Kids made fun of me for being poor. I never had the newest box of crayons or the one with the most colors. My clothes were all the wrong size and had the corniest designs straight from Chinatown.

So one day, I had enough of this one kid making fun of me. And I told him that if he ever made fun of me again, I would come in the next day and stab him. Well, that got me expelled. (side note: wonder what would have happened if the roles were reversed…)

No one ever truly leaves the hood

By now, things at the restaurant were starting to get a bit better. Better enough that we could actually afford rent and to live in a place where there were showers. Better enough so that I could spend at least a few hours a day doing school work and getting smarter.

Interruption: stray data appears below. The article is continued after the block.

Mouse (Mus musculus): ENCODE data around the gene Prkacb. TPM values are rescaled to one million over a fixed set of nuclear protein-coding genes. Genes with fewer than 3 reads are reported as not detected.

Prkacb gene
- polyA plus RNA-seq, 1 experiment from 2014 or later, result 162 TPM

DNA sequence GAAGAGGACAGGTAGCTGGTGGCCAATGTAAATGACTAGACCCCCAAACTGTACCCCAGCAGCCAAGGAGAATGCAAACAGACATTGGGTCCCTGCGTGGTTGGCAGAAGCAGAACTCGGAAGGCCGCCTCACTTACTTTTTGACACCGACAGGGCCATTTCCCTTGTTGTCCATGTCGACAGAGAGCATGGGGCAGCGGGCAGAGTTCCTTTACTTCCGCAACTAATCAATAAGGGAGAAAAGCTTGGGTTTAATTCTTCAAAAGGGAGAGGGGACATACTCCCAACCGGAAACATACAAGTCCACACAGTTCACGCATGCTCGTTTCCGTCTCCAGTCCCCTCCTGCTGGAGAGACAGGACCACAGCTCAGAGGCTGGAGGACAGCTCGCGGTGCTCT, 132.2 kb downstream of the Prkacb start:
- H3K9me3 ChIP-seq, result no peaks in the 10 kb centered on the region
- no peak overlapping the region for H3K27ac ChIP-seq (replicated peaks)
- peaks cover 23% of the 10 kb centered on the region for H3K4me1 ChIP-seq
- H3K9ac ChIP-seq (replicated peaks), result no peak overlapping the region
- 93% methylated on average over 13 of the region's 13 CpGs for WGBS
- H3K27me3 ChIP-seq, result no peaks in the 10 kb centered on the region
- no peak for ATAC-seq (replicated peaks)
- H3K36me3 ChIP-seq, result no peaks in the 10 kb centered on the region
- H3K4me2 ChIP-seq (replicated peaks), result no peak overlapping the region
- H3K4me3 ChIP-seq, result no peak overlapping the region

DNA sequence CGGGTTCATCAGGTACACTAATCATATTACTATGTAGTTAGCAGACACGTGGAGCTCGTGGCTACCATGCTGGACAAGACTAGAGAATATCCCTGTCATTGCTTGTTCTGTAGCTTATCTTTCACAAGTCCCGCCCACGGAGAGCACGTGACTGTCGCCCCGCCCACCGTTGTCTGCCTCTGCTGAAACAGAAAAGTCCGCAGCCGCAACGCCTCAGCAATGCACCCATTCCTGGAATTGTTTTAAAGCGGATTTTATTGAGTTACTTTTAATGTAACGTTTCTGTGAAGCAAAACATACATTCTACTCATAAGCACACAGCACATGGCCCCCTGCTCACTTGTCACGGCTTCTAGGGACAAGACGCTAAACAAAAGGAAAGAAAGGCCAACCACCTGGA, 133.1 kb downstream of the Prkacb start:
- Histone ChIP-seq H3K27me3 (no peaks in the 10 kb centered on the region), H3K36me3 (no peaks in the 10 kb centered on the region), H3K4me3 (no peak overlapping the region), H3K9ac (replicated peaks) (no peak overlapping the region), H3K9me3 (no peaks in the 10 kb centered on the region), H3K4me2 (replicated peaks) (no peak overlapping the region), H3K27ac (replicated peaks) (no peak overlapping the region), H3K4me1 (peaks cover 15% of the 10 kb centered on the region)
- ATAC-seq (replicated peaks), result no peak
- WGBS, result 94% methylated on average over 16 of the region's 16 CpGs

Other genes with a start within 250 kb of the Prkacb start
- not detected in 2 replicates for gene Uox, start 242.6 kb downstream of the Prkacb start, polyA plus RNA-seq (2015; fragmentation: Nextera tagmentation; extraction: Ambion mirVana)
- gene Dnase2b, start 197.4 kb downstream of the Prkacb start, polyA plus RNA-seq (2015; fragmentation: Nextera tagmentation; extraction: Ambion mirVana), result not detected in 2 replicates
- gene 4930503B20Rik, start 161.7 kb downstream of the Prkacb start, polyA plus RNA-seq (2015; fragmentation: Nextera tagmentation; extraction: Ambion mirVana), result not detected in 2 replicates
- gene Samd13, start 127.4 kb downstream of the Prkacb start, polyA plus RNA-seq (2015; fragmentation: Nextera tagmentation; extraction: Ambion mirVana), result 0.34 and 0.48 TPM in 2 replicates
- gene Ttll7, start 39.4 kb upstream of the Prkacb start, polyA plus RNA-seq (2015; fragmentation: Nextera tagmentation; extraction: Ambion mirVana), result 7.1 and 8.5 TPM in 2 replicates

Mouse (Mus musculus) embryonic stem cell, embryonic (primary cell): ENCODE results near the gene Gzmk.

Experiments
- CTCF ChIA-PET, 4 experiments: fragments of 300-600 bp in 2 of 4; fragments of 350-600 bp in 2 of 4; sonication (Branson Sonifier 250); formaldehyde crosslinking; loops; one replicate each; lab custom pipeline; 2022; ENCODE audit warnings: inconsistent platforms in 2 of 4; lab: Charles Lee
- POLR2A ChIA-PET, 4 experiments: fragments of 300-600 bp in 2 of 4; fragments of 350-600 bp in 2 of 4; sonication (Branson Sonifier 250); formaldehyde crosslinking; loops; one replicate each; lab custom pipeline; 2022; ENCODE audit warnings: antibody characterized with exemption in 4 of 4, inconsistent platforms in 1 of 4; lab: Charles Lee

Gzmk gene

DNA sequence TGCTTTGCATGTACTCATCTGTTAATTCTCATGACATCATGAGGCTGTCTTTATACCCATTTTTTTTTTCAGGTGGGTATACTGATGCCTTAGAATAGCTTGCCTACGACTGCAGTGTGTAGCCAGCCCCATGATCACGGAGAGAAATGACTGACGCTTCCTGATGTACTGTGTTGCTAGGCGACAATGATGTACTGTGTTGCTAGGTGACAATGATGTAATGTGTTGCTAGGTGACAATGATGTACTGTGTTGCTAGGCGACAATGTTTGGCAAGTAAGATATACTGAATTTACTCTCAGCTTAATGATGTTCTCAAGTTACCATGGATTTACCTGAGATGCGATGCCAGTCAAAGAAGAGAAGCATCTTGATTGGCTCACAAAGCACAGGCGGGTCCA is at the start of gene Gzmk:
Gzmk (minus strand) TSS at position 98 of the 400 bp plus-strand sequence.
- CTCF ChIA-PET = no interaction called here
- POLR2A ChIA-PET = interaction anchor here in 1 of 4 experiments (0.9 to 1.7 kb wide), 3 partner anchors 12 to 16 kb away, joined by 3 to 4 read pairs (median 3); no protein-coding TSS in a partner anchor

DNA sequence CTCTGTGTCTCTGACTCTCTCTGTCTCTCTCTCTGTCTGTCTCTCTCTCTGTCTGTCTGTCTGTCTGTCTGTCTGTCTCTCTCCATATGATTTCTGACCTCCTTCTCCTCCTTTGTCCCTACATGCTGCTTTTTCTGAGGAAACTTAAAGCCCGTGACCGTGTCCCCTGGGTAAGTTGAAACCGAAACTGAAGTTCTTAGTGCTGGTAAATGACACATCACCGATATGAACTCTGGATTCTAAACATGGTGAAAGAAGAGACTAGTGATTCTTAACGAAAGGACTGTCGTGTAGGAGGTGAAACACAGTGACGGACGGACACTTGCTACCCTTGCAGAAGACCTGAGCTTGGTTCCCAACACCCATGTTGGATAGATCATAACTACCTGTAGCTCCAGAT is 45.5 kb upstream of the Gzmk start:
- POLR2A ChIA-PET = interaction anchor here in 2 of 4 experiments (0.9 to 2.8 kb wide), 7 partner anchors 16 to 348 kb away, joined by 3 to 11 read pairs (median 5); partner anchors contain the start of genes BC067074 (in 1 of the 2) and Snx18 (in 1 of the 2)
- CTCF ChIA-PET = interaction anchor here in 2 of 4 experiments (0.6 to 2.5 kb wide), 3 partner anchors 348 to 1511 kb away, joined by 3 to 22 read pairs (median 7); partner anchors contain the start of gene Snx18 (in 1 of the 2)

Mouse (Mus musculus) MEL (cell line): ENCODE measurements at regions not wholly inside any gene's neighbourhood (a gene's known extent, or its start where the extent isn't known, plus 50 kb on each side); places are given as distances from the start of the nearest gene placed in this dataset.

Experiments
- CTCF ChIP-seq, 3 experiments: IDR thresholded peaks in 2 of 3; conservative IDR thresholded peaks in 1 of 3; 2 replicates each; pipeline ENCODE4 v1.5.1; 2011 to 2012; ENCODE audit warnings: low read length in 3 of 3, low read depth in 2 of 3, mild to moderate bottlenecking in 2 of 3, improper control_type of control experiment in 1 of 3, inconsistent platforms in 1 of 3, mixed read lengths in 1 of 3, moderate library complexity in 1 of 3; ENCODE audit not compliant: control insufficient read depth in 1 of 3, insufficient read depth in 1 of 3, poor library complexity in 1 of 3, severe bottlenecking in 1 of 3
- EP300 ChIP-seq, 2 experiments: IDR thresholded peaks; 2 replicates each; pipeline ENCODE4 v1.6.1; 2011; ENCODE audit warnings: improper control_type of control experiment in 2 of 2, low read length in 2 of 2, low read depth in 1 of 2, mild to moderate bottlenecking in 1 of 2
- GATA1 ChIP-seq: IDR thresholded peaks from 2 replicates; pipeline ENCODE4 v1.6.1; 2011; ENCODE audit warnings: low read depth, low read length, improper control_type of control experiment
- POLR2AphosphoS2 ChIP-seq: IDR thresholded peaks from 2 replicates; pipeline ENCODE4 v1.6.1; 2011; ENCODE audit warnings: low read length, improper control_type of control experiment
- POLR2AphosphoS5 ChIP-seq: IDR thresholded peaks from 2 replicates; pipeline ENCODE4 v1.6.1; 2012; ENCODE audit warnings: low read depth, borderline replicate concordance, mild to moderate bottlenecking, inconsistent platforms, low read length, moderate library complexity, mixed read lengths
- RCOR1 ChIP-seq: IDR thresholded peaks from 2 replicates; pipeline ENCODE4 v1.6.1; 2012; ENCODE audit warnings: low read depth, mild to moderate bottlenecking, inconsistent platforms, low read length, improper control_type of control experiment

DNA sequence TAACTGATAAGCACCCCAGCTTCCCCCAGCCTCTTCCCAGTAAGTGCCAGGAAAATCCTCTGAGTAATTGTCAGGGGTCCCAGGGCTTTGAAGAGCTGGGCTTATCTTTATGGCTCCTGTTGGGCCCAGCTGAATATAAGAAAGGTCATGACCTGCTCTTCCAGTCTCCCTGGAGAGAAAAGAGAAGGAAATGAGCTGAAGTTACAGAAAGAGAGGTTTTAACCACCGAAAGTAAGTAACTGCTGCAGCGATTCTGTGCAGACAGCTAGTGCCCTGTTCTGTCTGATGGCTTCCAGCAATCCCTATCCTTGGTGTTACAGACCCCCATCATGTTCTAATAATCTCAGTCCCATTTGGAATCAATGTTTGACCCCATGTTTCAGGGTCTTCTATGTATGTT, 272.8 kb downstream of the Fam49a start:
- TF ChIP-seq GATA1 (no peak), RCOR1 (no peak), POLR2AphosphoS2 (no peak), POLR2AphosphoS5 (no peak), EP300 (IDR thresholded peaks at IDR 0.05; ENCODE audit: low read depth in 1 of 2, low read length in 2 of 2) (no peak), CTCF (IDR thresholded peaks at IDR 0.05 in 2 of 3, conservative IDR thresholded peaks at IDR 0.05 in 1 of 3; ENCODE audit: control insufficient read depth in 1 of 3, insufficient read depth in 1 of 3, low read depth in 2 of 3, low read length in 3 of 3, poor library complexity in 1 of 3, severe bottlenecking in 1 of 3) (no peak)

So at least kids couldn’t really make fun of me for smelling bad or being dumb anymore. That whole being Asian and being poor thing? Still there.

But a few new things had come into play. The influence of drugs, crime, and gangs.

This seemed like a natural place for me to fit in. I was poor and there was at least some hope to make some decent money. I certainly felt like the world was against me and I had a lot to rebel against. Needless to say, I was further “going down the wrong path”.

I know the feds are watching so I’m going to keep this section short on details.

But what really struck me about this whole experience was how little hope everyone had to leave what was obviously a non-ideal situation. Going down that dark path wasn’t a short term detour to make some money. It wasn’t just some quick thing you did to let out some anger.